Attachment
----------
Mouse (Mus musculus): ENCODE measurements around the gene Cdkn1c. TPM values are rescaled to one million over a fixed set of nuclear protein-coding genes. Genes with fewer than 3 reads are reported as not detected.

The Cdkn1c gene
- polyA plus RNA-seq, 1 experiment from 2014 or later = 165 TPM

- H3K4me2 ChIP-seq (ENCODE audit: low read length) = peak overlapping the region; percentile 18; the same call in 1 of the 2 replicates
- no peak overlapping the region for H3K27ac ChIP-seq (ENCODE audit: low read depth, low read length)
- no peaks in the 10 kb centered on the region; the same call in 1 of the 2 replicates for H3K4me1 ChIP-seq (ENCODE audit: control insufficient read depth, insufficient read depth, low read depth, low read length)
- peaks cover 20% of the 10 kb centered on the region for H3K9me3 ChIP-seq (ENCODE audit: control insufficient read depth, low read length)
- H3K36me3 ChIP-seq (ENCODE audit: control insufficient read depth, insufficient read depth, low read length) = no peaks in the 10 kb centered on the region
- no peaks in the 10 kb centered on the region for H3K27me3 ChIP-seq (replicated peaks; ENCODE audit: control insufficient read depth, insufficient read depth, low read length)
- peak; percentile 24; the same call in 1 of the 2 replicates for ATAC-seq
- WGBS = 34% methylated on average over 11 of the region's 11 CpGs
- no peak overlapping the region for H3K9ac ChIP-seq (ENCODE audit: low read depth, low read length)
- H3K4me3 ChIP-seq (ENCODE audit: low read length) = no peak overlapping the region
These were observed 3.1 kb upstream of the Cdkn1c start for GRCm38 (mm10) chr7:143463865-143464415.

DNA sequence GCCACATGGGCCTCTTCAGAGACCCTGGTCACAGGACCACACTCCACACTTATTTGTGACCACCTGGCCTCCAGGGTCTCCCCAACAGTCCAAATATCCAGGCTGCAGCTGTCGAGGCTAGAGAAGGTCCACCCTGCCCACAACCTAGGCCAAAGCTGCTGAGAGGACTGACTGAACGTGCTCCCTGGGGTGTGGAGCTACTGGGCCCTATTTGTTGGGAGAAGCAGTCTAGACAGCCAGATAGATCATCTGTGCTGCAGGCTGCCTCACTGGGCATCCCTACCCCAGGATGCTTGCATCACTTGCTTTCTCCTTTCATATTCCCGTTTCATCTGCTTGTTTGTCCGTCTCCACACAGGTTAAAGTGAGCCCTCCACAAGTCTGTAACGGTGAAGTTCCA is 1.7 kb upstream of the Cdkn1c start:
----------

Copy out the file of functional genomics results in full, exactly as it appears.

Mouse (Mus musculus): ENCODE measurements around the gene Cdkn1c. TPM values are rescaled to one million over a fixed set of nuclear protein-coding genes. Genes with fewer than 3 reads are reported as not detected.

The Cdkn1c gene
- polyA plus RNA-seq, 1 experiment from 2014 or later = 165 TPM

- H3K4me2 ChIP-seq (ENCODE audit: low read length) = peak overlapping the region; percentile 18; the same call in 1 of the 2 replicates
- no peak overlapping the region for H3K27ac ChIP-seq (ENCODE audit: low read depth, low read length)
- no peaks in the 10 kb centered on the region; the same call in 1 of the 2 replicates for H3K4me1 ChIP-seq (ENCODE audit: control insufficient read depth, insufficient read depth, low read depth, low read length)
- peaks cover 20% of the 10 kb centered on the region for H3K9me3 ChIP-seq (ENCODE audit: control insufficient read depth, low read length)
- H3K36me3 ChIP-seq (ENCODE audit: control insufficient read depth, insufficient read depth, low read length) = no peaks in the 10 kb centered on the region
- no peaks in the 10 kb centered on the region for H3K27me3 ChIP-seq (replicated peaks; ENCODE audit: control insufficient read depth, insufficient read depth, low read length)
- peak; percentile 24; the same call in 1 of the 2 replicates for ATAC-seq
- WGBS = 34% methylated on average over 11 of the region's 11 CpGs
- no peak overlapping the region for H3K9ac ChIP-seq (ENCODE audit: low read depth, low read length)
- H3K4me3 ChIP-seq (ENCODE audit: low read length) = no peak overlapping the region
These were observed 3.1 kb upstream of the Cdkn1c start for GRCm38 (mm10) chr7:143463865-143464415.

DNA sequence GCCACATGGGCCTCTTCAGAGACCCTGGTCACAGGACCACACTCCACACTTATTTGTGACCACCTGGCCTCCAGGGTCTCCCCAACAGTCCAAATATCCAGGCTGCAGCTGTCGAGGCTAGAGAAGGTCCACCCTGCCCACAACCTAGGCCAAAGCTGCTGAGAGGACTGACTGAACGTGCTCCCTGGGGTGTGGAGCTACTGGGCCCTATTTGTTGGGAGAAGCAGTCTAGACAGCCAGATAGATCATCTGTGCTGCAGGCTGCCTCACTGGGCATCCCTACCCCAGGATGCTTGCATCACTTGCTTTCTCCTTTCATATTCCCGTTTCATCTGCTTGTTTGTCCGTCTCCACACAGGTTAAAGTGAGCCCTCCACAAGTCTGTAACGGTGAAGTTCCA is 1.7 kb upstream of the Cdkn1c start: